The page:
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Combining Thermal and Acoustic Insulation in Buildings

The insulation of a building serves to shield its inhabitants from external temperatures and surrounding noise. While these two issues have often been considered separately, there are indeed solutions that address them together.

I. Why Combine Thermal and Acoustic Insulation?

Merging thermal and acoustic insulation tackles multiple challenges to construct or renovate buildings sustainably and resiliently.

  • Frugality: the concept of frugality in construction is gaining increasing importance. This frugality is defined by the use of as few materials as possible to reduce construction waste and significantly lower a building's carbon footprint. Considering thermal and acoustic insulation together involves using materials that address both issues, thereby reducing the use of construction materials.

  • Enhancing urban living conditions: urban areas are typically hotter due to the urban heat island effect and noisier. Therefore, using materials that provide good thermal and acoustic insulation can mitigate these nuisances. Additionally, more frugal buildings help reduce carbon emissions, which contribute to the urban heat island effect.

  • Energy efficiency: a building's envelope is a crucial factor determining its energy needs (see article: insert link). Thus, good insulation can reduce heating and cooling needs, resulting in less energy-consuming buildings.

  • Lastly, the increasingly stringent regulatory framework for sustainable construction will compel builders to adopt materials that address both issues. While the use of materials that tackle these two problems is not explicitly stated, the fact that they contribute to constructing more decarbonized and frugal structures aligns with this direction.

II. How to Combine Thermal and Acoustic Insulation?

The treatment of thermal and acoustic insulation is achieved by choosing materials that prevent noise propagation inside and outside the building and maintain a comfortable temperature within it all year round.

However, materials that provide good thermal insulation are generally flexible and low-density, while those offering good acoustic insulation are typically rigid and high-density. The challenge is to find materials that meet these requirements and are also decarbonized to reduce the building's carbon footprint.

Which Materials?

  • Cellulose wadding is an example of such a material that is both sustainable and has excellent thermal and acoustic properties. It is produced from recycled newspapers and papers treated to make it fire-resistant and pest-resistant.It offers both high thermal performance, with a thermal conductivity coefficient between 0.038 and 0.043 W/m.K, and remarkable acoustic efficiency, capable of attenuating up to 41 dB of noise, while having a moisture absorption capacity of up to 15% of its weight.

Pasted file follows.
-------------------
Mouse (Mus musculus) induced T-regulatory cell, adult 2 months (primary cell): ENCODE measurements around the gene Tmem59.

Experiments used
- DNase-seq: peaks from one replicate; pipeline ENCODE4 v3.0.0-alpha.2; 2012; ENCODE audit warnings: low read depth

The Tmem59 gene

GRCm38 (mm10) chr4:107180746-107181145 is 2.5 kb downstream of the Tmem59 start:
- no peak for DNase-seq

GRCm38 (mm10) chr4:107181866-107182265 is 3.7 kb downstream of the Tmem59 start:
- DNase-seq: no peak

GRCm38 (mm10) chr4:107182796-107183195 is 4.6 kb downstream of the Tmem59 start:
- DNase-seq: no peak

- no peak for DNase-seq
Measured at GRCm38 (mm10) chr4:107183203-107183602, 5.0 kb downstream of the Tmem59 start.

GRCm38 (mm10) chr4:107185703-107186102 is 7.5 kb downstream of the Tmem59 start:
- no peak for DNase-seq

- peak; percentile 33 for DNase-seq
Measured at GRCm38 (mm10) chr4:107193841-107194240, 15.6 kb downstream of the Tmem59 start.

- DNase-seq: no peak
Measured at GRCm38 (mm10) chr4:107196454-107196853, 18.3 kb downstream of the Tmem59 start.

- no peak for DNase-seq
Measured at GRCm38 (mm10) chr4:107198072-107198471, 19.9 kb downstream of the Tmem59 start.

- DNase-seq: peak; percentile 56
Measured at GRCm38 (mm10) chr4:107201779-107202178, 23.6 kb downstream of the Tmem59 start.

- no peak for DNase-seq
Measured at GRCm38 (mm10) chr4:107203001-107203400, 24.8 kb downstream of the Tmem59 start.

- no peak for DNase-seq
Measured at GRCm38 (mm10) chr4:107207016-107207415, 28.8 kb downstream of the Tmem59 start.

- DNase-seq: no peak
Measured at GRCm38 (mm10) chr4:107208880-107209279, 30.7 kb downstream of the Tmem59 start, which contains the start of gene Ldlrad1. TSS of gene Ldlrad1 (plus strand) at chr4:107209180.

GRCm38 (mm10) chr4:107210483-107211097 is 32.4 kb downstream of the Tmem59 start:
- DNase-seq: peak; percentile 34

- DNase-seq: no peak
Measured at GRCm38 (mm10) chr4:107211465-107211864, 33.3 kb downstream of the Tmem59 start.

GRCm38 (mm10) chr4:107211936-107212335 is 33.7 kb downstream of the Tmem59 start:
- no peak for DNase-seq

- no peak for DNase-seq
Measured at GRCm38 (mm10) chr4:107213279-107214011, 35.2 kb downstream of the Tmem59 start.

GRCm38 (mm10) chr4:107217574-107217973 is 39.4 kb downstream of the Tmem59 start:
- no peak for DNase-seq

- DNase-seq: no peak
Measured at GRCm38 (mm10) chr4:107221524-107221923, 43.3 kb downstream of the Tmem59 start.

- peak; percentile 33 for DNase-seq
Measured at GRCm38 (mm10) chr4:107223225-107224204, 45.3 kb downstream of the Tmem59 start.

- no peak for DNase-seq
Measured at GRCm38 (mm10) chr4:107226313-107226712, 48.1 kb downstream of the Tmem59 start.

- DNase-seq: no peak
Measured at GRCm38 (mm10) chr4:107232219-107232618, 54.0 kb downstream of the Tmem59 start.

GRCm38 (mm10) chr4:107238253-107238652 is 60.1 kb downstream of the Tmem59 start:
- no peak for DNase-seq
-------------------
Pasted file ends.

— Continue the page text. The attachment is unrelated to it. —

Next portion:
• Wood or coconut fiber, derived from wood, wood residues, or coconuts, are usually made into panels and also provide thermal and acoustic insulation for a building. These are bio-based materials and thus have a much lower carbon footprint.Wood fiber offers excellent thermal insulation, with a thermal conductivity coefficient between 0.037 and 0.049 W/m.K, and effective acoustic insulation over all frequency ranges. Coir, on the other hand, boasts a thermal conductivity of between 0.037 and 0.045 W/m.K and effective acoustic performance, particularly against impact and airborne noise.

  • Hemp wool is also an effective bio-based material for both types of insulation. Hemp wool offers good thermal performance, with a thermal conductivity coefficient of 0.04 to 0.046 W/m.K, and although denser panels such as wood or coconut wool are more efficient, its acoustic properties remain attractive.


The application of these materials for thermal and acoustic insulation can be done in various ways, depending on the type of building and where insulation is needed. More, other

  • Wall insulation: insulation can be applied from the inside or outside. External insulation is more effective as it minimizes thermal bridges and optimizes the building's thermal inertia. Materials like cellulose wadding, wood or coconut fiber, or hemp can be used in the form of panels or rolls attached to the walls.

  • Roof insulation: insulation can be applied either between or above the rafters.

  • Floor insulation: insulation can be applied either above or below the floor. The former option is more effective as it minimizes heat loss through the floor.

In conclusion, considering thermal and acoustic insulation together allows for the construction of more frugal and resilient buildings. The materials exist in various forms and are suitable for different applications, whether in construction or renovation.

Do you have a building insulation project? Don't hesitate to contact us to schedule an appointment now and find the solutions most suited to your needs!

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